Education Secretary Michael Gove and Ofqual chief Glenys Stacey are to give evidence to MPs about this summer's GCSE English grading crisis.
They will appear before the cross-party Commons Education Select Committee in two different sessions next week.
The general secretaries of England's two biggest headteachers' unions, the Association of School and College Leaders (ASCL) and the National Association of Head Teachers (NAHT), will also give evidence.
Committee chairman Graham Stuart said: "As the independent regulator, Ofqual is accountable to Parliament through my committee. We are also keen to hear from headteachers on this important topic before we take evidence from the Secretary of State on Wednesday September 12."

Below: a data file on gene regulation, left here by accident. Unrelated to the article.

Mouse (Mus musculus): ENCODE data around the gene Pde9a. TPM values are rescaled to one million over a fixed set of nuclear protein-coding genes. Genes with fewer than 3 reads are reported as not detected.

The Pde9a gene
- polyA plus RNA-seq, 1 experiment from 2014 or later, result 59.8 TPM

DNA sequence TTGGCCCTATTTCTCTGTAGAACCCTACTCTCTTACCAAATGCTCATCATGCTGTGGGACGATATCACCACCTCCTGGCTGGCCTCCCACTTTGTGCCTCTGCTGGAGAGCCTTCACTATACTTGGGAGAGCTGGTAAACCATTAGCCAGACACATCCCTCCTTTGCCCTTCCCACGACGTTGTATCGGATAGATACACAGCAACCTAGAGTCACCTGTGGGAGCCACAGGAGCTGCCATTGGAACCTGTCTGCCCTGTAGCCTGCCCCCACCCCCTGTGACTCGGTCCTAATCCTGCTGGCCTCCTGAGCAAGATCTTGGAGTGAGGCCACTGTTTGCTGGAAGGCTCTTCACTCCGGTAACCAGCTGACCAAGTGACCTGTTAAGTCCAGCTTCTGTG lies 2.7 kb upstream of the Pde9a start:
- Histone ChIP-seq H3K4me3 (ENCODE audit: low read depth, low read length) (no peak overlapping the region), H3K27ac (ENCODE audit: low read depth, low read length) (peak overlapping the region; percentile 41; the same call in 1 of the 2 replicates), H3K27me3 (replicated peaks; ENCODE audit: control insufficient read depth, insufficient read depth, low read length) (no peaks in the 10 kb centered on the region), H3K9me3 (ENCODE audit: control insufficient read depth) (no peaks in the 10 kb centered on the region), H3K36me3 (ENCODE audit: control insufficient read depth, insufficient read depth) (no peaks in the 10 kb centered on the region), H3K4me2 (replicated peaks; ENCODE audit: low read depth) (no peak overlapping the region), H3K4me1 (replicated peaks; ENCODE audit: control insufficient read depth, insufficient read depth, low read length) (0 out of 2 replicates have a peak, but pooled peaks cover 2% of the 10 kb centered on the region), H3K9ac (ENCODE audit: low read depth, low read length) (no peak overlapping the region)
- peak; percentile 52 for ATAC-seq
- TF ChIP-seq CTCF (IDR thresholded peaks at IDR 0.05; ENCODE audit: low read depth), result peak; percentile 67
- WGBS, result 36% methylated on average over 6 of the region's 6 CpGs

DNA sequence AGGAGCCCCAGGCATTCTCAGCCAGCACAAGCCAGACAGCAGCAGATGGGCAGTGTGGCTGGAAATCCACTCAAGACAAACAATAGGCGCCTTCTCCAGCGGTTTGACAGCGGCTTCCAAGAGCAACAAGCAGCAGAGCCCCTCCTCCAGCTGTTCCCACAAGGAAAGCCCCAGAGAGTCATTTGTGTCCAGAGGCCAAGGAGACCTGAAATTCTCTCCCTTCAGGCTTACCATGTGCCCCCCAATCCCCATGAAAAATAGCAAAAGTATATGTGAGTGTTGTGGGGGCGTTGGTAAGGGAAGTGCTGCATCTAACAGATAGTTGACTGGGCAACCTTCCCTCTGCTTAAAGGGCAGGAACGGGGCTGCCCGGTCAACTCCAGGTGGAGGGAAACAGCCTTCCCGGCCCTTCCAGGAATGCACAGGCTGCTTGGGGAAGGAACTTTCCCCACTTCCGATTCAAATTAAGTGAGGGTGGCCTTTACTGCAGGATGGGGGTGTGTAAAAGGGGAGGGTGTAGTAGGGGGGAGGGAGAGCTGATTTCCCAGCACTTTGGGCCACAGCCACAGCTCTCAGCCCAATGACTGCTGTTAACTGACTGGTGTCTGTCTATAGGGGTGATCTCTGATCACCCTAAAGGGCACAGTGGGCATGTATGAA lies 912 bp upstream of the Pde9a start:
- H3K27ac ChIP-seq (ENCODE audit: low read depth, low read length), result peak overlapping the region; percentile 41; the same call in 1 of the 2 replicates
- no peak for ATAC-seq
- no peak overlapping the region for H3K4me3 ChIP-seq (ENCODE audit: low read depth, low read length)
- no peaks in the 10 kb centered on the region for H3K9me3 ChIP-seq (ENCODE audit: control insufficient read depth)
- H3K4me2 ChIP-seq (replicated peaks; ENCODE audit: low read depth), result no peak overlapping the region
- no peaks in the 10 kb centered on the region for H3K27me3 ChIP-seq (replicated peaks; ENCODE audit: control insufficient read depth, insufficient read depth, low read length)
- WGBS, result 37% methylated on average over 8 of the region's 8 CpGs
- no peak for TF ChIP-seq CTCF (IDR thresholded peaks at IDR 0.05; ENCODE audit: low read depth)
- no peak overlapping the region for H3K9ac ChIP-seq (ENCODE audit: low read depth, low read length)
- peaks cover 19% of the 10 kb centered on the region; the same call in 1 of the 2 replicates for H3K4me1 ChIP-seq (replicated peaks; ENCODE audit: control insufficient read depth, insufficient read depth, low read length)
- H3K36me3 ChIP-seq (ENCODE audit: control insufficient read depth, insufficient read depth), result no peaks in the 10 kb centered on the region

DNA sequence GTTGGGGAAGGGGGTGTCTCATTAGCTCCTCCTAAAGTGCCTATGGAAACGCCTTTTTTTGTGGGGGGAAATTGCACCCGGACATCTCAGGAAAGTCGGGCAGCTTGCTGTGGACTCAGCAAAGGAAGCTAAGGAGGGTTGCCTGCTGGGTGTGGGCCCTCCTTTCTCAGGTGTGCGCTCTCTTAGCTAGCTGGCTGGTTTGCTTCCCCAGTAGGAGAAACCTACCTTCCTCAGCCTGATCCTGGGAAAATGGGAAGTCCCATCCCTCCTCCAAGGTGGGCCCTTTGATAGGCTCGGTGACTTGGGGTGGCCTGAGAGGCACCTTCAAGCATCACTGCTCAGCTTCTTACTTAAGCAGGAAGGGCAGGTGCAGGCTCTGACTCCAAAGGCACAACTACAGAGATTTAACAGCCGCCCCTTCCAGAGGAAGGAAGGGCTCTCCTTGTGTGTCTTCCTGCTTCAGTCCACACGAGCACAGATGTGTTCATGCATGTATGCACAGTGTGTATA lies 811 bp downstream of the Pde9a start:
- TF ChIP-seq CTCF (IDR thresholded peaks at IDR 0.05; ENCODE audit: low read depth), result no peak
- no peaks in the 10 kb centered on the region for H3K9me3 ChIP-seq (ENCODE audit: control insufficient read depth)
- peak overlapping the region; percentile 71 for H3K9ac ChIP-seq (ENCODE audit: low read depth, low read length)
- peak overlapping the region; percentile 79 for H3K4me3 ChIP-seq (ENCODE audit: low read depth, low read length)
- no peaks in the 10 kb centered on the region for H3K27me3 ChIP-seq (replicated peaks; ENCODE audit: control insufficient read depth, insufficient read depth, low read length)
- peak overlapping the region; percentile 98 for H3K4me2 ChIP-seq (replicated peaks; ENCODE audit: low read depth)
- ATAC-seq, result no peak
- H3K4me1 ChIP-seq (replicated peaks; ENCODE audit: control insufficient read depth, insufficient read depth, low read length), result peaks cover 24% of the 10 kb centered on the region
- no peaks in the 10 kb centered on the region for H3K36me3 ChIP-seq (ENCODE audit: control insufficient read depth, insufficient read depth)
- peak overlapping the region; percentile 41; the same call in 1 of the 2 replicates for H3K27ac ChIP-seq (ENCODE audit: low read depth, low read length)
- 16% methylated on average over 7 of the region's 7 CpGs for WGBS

Ms Stacey, Ofqual's chief regulator, will give evidence on Tuesday, along with headteachers and ASCL general secretary Brian Lightman and NAHT general secretary Russell Hobby.
The move comes amid the continuing furore over the grading of this year's GCSE English exams, when it emerged that GCSE English grading boundaries had been altered between January and June.
Headteachers have predicted that thousands of pupils have been affected by the move, with concerns centring around those who were expected to get a C but ended up with a D grade.
Overall, 63.9% of GCSE English exams were awarded at least a C, a 1.5% drop on the year before.
On Friday, Ofqual announced it would be inappropriate for either of the sets of exams to be regraded as teaching unions continued to threaten legal action over the issue.
Earlier this week, Mr Gove refused to intervene in the row as he warned GCSEs are "unfit for purpose". Ministers should not "meddle" in decisions made by Ofqual, he said.